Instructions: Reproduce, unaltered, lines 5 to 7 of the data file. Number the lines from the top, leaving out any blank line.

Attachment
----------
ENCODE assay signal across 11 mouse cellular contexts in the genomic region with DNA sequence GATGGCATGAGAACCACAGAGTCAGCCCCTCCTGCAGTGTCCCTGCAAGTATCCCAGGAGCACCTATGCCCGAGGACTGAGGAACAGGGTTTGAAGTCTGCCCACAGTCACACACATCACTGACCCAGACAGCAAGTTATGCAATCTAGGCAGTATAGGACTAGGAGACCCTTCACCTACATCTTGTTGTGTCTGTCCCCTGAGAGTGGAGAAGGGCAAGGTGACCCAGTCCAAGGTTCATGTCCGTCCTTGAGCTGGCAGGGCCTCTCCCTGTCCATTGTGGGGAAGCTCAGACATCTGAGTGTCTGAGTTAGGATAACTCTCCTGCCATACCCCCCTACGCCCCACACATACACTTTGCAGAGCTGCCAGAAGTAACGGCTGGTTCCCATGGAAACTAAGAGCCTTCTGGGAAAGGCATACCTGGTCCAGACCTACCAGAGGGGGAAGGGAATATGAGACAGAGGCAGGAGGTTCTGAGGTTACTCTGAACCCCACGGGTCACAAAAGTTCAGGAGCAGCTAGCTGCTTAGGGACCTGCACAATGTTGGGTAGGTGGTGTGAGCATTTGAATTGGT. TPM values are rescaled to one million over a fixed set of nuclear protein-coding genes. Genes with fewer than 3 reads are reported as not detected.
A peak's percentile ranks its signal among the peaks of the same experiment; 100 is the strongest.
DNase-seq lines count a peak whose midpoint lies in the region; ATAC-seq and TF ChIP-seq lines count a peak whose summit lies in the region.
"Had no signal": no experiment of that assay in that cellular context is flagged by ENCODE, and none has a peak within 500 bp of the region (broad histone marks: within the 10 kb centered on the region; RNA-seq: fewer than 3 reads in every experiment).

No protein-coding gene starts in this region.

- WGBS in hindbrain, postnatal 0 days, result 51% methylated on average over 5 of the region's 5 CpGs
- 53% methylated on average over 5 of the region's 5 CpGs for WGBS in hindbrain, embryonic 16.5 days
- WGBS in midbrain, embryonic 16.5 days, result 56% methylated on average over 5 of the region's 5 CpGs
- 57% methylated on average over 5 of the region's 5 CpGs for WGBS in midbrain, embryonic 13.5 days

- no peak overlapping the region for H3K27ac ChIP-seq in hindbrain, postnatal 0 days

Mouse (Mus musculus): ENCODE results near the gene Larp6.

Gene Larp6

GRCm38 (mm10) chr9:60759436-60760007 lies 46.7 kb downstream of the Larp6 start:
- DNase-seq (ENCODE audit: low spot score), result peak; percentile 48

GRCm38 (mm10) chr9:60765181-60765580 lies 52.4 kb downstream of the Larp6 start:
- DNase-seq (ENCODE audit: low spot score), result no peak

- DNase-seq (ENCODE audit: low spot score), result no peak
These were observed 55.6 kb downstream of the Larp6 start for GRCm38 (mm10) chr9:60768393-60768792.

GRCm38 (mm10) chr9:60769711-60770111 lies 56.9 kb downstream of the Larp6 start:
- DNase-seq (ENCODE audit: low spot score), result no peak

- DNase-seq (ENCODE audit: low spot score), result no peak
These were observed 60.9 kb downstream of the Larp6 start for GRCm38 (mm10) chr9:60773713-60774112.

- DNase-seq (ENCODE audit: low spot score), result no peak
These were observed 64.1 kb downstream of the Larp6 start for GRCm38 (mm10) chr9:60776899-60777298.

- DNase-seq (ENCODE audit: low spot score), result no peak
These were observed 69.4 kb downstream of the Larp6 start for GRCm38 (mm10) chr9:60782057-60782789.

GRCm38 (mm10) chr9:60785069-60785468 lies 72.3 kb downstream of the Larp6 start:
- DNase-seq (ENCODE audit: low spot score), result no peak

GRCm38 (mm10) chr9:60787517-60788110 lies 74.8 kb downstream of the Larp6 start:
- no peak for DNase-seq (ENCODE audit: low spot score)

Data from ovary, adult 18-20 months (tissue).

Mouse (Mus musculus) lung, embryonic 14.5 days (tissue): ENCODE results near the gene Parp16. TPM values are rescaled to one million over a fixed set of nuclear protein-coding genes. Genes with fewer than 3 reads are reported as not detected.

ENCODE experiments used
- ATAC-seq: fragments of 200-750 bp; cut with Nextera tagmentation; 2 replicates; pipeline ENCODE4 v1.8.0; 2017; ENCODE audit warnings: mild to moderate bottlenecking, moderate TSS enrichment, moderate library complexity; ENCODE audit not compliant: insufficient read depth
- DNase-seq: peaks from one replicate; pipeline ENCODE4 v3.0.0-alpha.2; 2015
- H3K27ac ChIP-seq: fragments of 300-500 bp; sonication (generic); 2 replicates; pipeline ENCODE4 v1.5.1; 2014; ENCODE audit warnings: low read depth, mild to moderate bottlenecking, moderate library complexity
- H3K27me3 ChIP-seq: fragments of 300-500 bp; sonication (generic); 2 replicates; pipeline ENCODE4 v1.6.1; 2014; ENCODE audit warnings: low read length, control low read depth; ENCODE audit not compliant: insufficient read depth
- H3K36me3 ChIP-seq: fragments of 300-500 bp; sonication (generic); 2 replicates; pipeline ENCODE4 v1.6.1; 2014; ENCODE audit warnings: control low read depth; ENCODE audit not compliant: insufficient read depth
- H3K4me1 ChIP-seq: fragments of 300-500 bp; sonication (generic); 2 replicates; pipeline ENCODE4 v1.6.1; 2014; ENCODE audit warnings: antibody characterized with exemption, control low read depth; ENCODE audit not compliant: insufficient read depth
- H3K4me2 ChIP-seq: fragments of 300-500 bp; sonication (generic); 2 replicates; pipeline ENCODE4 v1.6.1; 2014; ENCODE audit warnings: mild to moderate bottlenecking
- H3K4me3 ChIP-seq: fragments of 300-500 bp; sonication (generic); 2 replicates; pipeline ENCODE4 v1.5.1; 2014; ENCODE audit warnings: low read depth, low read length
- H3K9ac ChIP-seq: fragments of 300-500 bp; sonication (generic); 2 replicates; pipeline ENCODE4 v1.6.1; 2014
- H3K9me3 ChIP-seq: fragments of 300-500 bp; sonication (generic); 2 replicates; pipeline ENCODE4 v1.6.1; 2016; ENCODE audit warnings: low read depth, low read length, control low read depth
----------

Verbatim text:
No protein-coding gene starts in this region.

- WGBS in hindbrain, postnatal 0 days, result 51% methylated on average over 5 of the region's 5 CpGs
- 53% methylated on average over 5 of the region's 5 CpGs for WGBS in hindbrain, embryonic 16.5 days